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Faux fungi

Fraudulent fungi has the truffle world up in arms.

by: News24 | 20 Jan 2009

As France's truffle season gets into full swing, local devotees of the luxury fungus are on the lookout for an unwelcome Asian rival to their own "black diamond".

Sold for a 20th of the price, the Chinese truffle looks so similar to the prized French delicacy; the Perigord black truffle or tuber melanosporum; that only experts can tell them apart.

For truffle purists, the likeness ends there.

"I bought some Chinese truffles once, it was a disaster. A rubbery lump with no smell or taste," scoffed 60-year-old Martine Nardou, picking up her own supply at the truffle market in Sarlat, deep in south-western Perigord.

Still, few consumers can spot the difference at a glance, and in recent years unscrupulous vendors have been found slipping Chinese fungi into baskets of black truffles, where they soak up the pungent smell, or serving them on a plate sprayed with artificial truffle scent.

In the Perigord, where truffles can fetch up to 1,000 Euros a kilogramme, a dozen markets have brought in tough new controls to stop producers bulking up their harvest with the cut-price Chinese fungus.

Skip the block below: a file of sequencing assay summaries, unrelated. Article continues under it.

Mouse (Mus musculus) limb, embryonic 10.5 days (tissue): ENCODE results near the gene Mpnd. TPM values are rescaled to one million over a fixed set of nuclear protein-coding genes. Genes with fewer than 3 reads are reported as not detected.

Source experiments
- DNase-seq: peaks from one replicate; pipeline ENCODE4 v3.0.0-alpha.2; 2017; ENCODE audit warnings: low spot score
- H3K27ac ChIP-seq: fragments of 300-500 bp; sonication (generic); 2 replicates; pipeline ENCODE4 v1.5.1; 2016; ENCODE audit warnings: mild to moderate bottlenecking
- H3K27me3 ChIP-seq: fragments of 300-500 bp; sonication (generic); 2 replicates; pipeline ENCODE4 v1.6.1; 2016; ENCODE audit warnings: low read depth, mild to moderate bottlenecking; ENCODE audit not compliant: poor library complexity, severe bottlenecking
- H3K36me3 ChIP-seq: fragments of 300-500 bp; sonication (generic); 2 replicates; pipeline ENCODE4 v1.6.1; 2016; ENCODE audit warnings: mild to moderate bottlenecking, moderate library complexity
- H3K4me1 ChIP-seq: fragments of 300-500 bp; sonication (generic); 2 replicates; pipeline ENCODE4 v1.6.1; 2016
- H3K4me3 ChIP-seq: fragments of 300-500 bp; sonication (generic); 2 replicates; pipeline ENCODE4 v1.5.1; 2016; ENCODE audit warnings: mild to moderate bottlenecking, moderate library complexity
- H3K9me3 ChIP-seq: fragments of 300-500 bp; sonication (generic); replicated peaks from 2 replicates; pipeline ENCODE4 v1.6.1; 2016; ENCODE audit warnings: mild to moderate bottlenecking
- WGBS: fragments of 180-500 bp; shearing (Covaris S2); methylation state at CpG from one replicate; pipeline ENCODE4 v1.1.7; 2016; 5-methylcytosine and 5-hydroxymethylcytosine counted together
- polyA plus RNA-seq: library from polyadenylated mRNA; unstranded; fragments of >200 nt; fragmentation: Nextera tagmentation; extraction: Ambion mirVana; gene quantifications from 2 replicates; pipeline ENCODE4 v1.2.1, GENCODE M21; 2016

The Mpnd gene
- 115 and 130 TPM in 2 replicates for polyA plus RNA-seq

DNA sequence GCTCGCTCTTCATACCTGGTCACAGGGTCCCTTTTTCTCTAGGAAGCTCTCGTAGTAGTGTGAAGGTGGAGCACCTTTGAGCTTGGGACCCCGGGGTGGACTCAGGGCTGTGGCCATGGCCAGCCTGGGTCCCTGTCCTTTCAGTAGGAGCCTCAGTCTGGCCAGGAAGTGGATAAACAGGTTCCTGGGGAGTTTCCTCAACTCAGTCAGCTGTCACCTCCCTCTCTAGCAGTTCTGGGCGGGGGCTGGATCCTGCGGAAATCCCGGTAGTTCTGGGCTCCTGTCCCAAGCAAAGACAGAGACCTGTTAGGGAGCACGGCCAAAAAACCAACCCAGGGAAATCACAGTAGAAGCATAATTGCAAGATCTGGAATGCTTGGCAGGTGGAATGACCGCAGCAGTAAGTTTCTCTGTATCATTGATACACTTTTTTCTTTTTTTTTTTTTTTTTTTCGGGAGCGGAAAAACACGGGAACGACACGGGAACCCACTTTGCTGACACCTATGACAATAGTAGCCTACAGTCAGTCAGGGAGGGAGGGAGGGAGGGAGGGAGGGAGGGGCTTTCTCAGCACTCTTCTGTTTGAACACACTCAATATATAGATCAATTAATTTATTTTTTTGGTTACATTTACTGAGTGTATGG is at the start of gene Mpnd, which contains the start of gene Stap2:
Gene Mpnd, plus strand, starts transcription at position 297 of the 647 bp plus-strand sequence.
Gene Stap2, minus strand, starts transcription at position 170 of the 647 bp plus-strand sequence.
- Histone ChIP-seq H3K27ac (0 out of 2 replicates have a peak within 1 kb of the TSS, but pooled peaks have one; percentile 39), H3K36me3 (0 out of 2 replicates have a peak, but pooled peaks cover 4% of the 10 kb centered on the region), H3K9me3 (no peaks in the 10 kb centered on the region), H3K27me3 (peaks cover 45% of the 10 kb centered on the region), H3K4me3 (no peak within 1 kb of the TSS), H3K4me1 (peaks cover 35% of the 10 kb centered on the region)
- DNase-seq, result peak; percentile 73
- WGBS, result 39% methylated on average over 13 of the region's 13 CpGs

Inspector Truffle
In Sarlat, an army of inspectors sets to work before dawn, smelling and squeezing each scrubbed tuber, carving off slivers to check the mottled black flesh for frost damage, and root out impostors.

Using microscopes and DNA tests, fraud inspectors have found Chinese tubers offered as black truffle on menus from the Perigord to Paris, and mixed into around 10 percent of processed foods containing truffle.

Under French law, only the Perigord variety can boast the generic name "truffle", and therefore command its astronomical price.

Meanwhile in China the industry is flourishing, with an annual harvest of 300 tonnes, of which 15 were exported to France last year.

Tuber indicum, the Chinese truffle's botanical name, grows abundantly in the Sichuan region in the foothills of the Himalayas, where it was used as animal feed, local lore holds that it helps sows produce more piglets, until locals were alerted to its commercial potential in the 1990s.

The French truffle-growers' federation says there is no need to put up trade barriers, simply for strict labelling rules.

Aficionados have also been spooked by research suggesting that Chinese truffle spores, if allowed to spread into the countryside, could threaten less hardy European varieties.

Such concerns sent one French harvester, Eric Maire, travelling from town to town, with a petition to have the Chinese variety "sent back where it came from".

"The market is open to everyone. But our fear is that we are bringing in a species that is going to kill off our own."

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